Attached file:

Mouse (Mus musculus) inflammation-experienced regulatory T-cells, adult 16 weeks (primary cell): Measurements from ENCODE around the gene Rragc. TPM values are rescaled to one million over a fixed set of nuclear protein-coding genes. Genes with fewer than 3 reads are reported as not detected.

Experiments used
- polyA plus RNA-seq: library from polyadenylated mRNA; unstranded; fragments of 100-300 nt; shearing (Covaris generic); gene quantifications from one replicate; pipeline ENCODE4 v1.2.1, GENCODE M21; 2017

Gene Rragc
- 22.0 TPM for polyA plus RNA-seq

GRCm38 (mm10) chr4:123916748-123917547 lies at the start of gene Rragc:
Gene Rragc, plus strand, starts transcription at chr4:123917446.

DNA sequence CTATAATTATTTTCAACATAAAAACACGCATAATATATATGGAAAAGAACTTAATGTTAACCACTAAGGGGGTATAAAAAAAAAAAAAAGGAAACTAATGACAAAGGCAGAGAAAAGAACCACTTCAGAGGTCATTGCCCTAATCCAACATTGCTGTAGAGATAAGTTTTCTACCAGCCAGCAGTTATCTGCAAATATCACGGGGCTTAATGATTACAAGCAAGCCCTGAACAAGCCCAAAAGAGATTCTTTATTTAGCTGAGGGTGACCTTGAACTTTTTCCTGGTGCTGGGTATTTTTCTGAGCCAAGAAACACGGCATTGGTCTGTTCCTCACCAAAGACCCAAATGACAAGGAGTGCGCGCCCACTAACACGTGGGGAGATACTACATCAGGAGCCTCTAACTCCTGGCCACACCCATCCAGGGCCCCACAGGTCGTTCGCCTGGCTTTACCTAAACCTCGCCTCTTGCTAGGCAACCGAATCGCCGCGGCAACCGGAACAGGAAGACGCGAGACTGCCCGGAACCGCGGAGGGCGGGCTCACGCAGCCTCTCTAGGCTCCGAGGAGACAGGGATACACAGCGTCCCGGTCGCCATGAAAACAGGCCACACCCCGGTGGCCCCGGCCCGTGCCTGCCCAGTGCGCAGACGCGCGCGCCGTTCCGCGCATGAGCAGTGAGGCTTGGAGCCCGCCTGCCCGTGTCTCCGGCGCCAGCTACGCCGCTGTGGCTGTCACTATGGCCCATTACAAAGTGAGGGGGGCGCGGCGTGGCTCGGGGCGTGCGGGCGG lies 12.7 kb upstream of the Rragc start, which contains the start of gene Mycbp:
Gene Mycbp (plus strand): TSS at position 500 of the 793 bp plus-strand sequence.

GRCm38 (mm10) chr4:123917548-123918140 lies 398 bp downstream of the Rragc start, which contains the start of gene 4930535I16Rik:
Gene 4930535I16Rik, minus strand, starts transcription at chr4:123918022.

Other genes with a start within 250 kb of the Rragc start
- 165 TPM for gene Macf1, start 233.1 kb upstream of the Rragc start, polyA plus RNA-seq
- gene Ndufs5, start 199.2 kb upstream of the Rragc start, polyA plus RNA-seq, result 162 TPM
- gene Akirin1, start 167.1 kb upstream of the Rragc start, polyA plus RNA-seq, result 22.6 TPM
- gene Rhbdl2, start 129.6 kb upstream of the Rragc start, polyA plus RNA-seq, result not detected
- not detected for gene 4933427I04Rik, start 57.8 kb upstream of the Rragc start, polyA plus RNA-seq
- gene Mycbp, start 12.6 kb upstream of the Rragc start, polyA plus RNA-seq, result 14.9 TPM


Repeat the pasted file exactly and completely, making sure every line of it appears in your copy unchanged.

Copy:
Mouse (Mus musculus) inflammation-experienced regulatory T-cells, adult 16 weeks (primary cell): Measurements from ENCODE around the gene Rragc. TPM values are rescaled to one million over a fixed set of nuclear protein-coding genes. Genes with fewer than 3 reads are reported as not detected.

Experiments used
- polyA plus RNA-seq: library from polyadenylated mRNA; unstranded; fragments of 100-300 nt; shearing (Covaris generic); gene quantifications from one replicate; pipeline ENCODE4 v1.2.1, GENCODE M21; 2017

Gene Rragc
- 22.0 TPM for polyA plus RNA-seq

GRCm38 (mm10) chr4:123916748-123917547 lies at the start of gene Rragc:
Gene Rragc, plus strand, starts transcription at chr4:123917446.

DNA sequence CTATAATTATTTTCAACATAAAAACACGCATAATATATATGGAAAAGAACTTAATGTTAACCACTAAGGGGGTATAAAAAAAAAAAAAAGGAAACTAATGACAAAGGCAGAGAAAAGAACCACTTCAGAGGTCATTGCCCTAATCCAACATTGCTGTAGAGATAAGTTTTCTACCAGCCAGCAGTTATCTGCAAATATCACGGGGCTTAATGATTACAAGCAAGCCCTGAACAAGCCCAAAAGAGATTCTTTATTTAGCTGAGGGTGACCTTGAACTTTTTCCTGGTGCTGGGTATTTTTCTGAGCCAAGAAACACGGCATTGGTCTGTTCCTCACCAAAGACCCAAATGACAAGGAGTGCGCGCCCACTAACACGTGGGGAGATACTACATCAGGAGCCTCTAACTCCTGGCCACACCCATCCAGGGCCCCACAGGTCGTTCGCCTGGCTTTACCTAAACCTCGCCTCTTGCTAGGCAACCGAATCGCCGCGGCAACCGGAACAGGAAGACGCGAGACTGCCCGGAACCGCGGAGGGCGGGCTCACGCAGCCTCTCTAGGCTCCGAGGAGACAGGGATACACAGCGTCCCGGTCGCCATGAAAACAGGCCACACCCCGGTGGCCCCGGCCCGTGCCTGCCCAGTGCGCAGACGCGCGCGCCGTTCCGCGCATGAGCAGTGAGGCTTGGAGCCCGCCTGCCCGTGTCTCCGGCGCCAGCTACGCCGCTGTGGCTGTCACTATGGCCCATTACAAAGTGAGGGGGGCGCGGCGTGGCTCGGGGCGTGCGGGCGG lies 12.7 kb upstream of the Rragc start, which contains the start of gene Mycbp:
Gene Mycbp (plus strand): TSS at position 500 of the 793 bp plus-strand sequence.

GRCm38 (mm10) chr4:123917548-123918140 lies 398 bp downstream of the Rragc start, which contains the start of gene 4930535I16Rik:
Gene 4930535I16Rik, minus strand, starts transcription at chr4:123918022.

Other genes with a start within 250 kb of the Rragc start
- 165 TPM for gene Macf1, start 233.1 kb upstream of the Rragc start, polyA plus RNA-seq
- gene Ndufs5, start 199.2 kb upstream of the Rragc start, polyA plus RNA-seq, result 162 TPM
- gene Akirin1, start 167.1 kb upstream of the Rragc start, polyA plus RNA-seq, result 22.6 TPM
- gene Rhbdl2, start 129.6 kb upstream of the Rragc start, polyA plus RNA-seq, result not detected
- not detected for gene 4933427I04Rik, start 57.8 kb upstream of the Rragc start, polyA plus RNA-seq
- gene Mycbp, start 12.6 kb upstream of the Rragc start, polyA plus RNA-seq, result 14.9 TPM